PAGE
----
Iceland: one of the safest countries in the world for female travelers

by | 7 Mar 2023

Iceland, AKA The Land of Fire and Ice. This rugged island of fearsome volcanoes and creaking glaciers may, on the surface, seem dangerous. But at its heart, Iceland is one the safest countries in the world – especially for female travelers, who face plenty of unique obstacles when traveling alone. With low crime rates, progressive social values and fantastic public services, visitors can feel at complete ease embarking on their icy adventure.

In light of International Women’s Day, we take a closer look at why this far-flung island nation remains a steadfast bastion of safety and equality.

Iceland is the safest country in the world

Crime in the land of fire and ice is extremely rare. The Global Peace Index ranks Iceland as ‘the world’s most peaceful country, a position it has held since the first iteration of the GPI.’ That’s quite the track record.

With a total population of less than 400,000, Iceland is a network of relatively small-scale, inter-connected communities. The degrees of separation are few, and there’s a feeling that even total strangers are likely to share a common acquaintance. Even in the capital, and most populous city, Reykjavik, there’s a close-knit feel that promotes safety and accountability.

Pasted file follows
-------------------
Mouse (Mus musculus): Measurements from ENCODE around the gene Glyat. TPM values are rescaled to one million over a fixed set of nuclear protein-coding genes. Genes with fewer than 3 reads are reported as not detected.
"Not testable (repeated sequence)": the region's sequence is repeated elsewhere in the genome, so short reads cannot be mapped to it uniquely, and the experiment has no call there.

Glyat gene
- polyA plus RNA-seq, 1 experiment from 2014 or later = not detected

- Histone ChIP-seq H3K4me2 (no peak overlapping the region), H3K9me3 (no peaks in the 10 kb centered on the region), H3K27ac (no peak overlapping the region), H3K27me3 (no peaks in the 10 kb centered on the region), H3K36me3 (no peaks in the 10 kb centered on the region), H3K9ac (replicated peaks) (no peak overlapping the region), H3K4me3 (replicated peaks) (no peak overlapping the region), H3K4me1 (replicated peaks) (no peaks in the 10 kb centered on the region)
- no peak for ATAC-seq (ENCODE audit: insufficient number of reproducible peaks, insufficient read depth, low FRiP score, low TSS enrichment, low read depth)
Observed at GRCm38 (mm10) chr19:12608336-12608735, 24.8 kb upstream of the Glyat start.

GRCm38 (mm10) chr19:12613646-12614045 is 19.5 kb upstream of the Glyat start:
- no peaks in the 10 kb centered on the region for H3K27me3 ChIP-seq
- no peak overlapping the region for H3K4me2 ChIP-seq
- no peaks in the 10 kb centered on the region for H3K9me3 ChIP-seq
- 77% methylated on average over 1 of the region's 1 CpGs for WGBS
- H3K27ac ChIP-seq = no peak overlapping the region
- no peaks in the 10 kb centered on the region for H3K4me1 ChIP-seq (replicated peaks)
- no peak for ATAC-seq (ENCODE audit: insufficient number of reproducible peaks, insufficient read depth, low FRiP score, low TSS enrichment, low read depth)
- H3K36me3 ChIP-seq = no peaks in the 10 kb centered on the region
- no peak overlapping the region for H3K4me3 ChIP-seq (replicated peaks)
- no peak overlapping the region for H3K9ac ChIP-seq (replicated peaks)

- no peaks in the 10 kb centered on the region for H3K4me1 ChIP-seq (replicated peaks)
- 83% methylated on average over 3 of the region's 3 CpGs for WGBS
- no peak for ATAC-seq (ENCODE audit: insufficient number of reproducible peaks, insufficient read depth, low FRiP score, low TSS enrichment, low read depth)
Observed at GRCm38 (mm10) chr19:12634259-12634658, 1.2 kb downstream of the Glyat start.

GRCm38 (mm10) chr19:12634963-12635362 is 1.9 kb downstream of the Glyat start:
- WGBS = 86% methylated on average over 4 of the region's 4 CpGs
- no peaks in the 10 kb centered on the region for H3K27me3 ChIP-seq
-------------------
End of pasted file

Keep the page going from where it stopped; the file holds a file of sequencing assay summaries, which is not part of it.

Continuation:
Iceland ranks very low on the Crime Index, with a score of 23.75. It’s such a peaceful country that it doesn’t even have an army, and the police don’t carry any firearms. It boasts world-beating public healthcare and generous social services. It is a national point of pride that visitors should feel welcomed, safe and supported. Solo female travelers who may have more safety concerns, can feel confident that they’re in a place that recognizes their concerns, and is acting accordingly.

Read more: The Insight Packing Guide for Chasing the Northern Lights.

A bastion for gender equality